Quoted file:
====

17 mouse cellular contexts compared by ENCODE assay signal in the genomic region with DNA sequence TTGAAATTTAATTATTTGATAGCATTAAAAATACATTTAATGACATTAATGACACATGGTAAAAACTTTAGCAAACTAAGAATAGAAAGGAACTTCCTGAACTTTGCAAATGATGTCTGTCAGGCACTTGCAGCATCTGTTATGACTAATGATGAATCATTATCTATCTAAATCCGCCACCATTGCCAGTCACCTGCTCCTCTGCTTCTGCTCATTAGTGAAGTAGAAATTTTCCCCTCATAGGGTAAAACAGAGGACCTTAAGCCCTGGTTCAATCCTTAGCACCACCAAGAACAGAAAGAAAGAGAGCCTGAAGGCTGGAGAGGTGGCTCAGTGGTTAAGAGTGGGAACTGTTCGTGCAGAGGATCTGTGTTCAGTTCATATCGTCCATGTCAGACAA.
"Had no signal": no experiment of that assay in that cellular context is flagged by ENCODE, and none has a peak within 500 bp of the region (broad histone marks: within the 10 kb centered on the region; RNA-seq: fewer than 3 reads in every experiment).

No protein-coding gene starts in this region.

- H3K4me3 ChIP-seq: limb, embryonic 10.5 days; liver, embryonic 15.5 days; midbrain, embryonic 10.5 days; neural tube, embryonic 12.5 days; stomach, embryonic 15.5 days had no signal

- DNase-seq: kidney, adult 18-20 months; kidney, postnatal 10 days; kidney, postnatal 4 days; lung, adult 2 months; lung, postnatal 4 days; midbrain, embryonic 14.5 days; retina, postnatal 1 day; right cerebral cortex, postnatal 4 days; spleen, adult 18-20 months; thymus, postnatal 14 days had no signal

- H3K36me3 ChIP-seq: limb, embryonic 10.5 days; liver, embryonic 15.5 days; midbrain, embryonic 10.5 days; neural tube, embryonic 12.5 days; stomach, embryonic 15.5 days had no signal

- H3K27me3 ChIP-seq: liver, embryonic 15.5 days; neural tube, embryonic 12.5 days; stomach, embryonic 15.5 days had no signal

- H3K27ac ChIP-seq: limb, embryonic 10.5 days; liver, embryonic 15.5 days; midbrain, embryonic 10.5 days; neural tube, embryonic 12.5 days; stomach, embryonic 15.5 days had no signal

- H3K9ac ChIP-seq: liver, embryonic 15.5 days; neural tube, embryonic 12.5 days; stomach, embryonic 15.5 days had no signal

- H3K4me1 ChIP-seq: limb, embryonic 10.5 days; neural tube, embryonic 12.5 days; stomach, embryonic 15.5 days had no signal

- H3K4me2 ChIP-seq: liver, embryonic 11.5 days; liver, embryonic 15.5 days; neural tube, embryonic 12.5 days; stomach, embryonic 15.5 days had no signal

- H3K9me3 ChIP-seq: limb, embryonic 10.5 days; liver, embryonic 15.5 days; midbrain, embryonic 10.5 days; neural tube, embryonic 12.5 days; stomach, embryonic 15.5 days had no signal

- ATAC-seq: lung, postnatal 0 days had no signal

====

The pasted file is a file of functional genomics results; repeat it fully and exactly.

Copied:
17 mouse cellular contexts compared by ENCODE assay signal in the genomic region with DNA sequence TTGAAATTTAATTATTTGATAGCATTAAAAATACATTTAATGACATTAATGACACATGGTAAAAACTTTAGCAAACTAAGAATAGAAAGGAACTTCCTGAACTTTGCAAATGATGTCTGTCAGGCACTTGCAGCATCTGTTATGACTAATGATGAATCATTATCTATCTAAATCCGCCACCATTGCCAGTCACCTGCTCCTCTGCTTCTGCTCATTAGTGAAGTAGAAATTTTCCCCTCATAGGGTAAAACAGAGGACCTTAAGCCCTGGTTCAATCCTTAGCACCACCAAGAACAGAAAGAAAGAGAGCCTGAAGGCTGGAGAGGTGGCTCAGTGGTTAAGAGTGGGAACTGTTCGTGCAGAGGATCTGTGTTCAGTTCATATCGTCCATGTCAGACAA.
"Had no signal": no experiment of that assay in that cellular context is flagged by ENCODE, and none has a peak within 500 bp of the region (broad histone marks: within the 10 kb centered on the region; RNA-seq: fewer than 3 reads in every experiment).

No protein-coding gene starts in this region.

- H3K4me3 ChIP-seq: limb, embryonic 10.5 days; liver, embryonic 15.5 days; midbrain, embryonic 10.5 days; neural tube, embryonic 12.5 days; stomach, embryonic 15.5 days had no signal

- DNase-seq: kidney, adult 18-20 months; kidney, postnatal 10 days; kidney, postnatal 4 days; lung, adult 2 months; lung, postnatal 4 days; midbrain, embryonic 14.5 days; retina, postnatal 1 day; right cerebral cortex, postnatal 4 days; spleen, adult 18-20 months; thymus, postnatal 14 days had no signal

- H3K36me3 ChIP-seq: limb, embryonic 10.5 days; liver, embryonic 15.5 days; midbrain, embryonic 10.5 days; neural tube, embryonic 12.5 days; stomach, embryonic 15.5 days had no signal

- H3K27me3 ChIP-seq: liver, embryonic 15.5 days; neural tube, embryonic 12.5 days; stomach, embryonic 15.5 days had no signal

- H3K27ac ChIP-seq: limb, embryonic 10.5 days; liver, embryonic 15.5 days; midbrain, embryonic 10.5 days; neural tube, embryonic 12.5 days; stomach, embryonic 15.5 days had no signal

- H3K9ac ChIP-seq: liver, embryonic 15.5 days; neural tube, embryonic 12.5 days; stomach, embryonic 15.5 days had no signal

- H3K4me1 ChIP-seq: limb, embryonic 10.5 days; neural tube, embryonic 12.5 days; stomach, embryonic 15.5 days had no signal

- H3K4me2 ChIP-seq: liver, embryonic 11.5 days; liver, embryonic 15.5 days; neural tube, embryonic 12.5 days; stomach, embryonic 15.5 days had no signal

- H3K9me3 ChIP-seq: limb, embryonic 10.5 days; liver, embryonic 15.5 days; midbrain, embryonic 10.5 days; neural tube, embryonic 12.5 days; stomach, embryonic 15.5 days had no signal

- ATAC-seq: lung, postnatal 0 days had no signal